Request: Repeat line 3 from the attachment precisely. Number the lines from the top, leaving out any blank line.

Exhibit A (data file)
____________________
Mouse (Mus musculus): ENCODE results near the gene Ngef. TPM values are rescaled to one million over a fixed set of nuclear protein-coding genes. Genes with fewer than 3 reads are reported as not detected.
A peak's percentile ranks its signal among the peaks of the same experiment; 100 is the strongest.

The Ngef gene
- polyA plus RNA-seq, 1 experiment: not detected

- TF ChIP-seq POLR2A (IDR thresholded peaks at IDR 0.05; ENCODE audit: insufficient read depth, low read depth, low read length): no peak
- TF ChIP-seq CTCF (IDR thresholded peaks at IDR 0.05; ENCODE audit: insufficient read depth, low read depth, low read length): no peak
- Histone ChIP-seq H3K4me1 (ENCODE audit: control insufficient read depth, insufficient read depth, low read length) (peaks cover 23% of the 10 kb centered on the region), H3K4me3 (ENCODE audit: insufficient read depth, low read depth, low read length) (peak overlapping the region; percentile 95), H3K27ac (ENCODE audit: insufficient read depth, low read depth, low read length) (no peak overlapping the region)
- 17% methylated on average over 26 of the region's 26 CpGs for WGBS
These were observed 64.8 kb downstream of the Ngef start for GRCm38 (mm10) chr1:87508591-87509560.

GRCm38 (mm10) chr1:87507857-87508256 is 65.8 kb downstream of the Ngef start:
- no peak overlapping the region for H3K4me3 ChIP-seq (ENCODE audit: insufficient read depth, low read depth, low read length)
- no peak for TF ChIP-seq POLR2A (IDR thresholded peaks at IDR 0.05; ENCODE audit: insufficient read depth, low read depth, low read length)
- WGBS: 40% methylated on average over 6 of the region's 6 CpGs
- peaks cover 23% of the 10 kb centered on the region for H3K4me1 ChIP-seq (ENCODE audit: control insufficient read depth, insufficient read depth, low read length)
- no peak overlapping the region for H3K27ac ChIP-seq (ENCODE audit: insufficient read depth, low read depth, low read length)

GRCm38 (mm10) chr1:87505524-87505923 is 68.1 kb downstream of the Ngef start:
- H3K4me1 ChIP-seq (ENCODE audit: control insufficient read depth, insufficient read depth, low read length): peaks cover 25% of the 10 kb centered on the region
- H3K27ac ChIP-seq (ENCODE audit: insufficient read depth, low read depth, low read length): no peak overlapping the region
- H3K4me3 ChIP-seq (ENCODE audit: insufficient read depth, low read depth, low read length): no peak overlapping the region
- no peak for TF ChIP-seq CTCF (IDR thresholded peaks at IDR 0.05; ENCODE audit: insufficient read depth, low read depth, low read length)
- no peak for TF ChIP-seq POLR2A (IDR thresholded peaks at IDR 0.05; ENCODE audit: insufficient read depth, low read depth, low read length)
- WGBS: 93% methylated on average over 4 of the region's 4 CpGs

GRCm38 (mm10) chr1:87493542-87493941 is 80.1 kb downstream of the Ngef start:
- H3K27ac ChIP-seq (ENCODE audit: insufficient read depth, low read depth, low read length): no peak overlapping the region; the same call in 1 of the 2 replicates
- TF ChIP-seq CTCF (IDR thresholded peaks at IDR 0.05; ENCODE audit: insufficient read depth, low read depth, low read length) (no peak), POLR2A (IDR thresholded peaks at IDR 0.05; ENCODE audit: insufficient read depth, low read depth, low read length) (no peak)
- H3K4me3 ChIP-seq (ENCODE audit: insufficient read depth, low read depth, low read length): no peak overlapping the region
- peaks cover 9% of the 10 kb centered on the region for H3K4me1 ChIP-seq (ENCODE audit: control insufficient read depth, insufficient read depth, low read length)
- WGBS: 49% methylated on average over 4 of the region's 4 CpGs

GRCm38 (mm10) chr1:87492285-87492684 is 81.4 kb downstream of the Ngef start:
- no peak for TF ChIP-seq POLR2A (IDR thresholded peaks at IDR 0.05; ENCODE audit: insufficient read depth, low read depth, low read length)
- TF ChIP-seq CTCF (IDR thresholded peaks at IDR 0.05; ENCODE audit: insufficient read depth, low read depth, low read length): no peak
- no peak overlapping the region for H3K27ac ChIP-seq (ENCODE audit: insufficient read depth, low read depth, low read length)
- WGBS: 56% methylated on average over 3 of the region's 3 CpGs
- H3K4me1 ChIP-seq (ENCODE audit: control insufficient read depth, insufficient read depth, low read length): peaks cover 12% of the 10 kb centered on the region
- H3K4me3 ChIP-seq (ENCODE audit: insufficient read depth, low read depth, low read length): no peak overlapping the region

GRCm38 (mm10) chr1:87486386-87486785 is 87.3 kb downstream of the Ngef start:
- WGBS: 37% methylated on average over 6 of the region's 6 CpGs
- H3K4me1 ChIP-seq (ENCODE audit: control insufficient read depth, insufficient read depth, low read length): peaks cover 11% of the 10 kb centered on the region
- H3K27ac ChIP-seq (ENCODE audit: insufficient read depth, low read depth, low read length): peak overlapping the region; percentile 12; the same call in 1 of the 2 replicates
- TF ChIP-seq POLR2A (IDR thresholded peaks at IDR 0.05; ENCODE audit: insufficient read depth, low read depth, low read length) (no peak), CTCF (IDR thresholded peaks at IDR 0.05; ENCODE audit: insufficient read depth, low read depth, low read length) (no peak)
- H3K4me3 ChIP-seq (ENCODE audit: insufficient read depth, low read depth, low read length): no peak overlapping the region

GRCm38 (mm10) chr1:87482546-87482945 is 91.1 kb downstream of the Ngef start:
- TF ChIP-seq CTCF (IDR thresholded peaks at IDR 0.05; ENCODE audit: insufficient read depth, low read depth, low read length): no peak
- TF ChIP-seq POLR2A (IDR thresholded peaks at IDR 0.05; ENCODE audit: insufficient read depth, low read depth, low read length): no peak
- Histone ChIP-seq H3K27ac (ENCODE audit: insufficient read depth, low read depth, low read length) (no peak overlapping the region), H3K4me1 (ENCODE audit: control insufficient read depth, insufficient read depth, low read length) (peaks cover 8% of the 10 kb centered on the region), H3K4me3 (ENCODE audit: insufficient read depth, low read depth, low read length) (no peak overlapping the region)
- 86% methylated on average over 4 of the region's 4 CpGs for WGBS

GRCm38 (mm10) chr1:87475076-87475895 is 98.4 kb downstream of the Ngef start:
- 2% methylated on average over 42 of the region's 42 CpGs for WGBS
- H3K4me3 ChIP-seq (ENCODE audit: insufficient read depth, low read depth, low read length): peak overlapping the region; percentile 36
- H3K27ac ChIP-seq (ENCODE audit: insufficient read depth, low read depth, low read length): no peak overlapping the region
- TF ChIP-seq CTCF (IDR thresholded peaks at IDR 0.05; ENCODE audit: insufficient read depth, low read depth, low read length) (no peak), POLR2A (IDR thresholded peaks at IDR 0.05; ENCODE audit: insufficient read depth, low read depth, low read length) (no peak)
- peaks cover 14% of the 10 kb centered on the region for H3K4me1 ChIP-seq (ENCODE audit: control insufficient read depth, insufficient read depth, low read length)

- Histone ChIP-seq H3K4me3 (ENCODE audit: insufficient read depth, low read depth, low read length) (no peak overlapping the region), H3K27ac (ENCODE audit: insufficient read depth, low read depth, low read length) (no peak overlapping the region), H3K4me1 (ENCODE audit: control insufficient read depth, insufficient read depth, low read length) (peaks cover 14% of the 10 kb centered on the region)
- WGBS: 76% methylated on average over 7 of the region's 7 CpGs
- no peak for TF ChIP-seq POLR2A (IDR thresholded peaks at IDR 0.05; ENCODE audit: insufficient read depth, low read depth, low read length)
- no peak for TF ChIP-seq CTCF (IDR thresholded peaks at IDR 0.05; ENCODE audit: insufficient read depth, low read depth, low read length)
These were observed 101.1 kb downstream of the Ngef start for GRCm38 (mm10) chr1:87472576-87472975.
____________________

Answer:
The Ngef gene